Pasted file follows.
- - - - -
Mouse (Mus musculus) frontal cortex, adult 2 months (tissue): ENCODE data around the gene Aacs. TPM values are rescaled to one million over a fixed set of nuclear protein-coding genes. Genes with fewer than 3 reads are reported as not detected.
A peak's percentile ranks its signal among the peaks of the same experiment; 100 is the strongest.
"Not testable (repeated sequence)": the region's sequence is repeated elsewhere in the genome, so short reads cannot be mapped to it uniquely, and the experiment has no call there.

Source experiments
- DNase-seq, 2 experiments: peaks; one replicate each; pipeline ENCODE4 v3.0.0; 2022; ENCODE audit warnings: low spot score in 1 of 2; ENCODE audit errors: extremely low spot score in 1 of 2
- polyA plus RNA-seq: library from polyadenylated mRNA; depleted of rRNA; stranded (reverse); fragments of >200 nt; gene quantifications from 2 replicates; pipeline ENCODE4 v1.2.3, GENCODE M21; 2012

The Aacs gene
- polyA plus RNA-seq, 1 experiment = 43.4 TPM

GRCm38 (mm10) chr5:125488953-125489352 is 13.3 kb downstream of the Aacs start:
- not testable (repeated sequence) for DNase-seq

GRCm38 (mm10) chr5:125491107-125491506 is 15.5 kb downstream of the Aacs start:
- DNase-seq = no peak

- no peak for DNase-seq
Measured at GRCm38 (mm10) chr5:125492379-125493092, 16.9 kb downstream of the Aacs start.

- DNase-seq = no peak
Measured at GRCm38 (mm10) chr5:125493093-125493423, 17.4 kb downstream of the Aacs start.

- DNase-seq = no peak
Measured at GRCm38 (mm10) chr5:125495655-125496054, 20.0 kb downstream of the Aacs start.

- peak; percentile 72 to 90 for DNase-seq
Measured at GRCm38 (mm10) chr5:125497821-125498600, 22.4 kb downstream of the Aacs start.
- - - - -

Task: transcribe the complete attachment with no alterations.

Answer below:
Mouse (Mus musculus) frontal cortex, adult 2 months (tissue): ENCODE data around the gene Aacs. TPM values are rescaled to one million over a fixed set of nuclear protein-coding genes. Genes with fewer than 3 reads are reported as not detected.
A peak's percentile ranks its signal among the peaks of the same experiment; 100 is the strongest.
"Not testable (repeated sequence)": the region's sequence is repeated elsewhere in the genome, so short reads cannot be mapped to it uniquely, and the experiment has no call there.

Source experiments
- DNase-seq, 2 experiments: peaks; one replicate each; pipeline ENCODE4 v3.0.0; 2022; ENCODE audit warnings: low spot score in 1 of 2; ENCODE audit errors: extremely low spot score in 1 of 2
- polyA plus RNA-seq: library from polyadenylated mRNA; depleted of rRNA; stranded (reverse); fragments of >200 nt; gene quantifications from 2 replicates; pipeline ENCODE4 v1.2.3, GENCODE M21; 2012

The Aacs gene
- polyA plus RNA-seq, 1 experiment = 43.4 TPM

GRCm38 (mm10) chr5:125488953-125489352 is 13.3 kb downstream of the Aacs start:
- not testable (repeated sequence) for DNase-seq

GRCm38 (mm10) chr5:125491107-125491506 is 15.5 kb downstream of the Aacs start:
- DNase-seq = no peak

- no peak for DNase-seq
Measured at GRCm38 (mm10) chr5:125492379-125493092, 16.9 kb downstream of the Aacs start.

- DNase-seq = no peak
Measured at GRCm38 (mm10) chr5:125493093-125493423, 17.4 kb downstream of the Aacs start.

- DNase-seq = no peak
Measured at GRCm38 (mm10) chr5:125495655-125496054, 20.0 kb downstream of the Aacs start.

- peak; percentile 72 to 90 for DNase-seq
Measured at GRCm38 (mm10) chr5:125497821-125498600, 22.4 kb downstream of the Aacs start.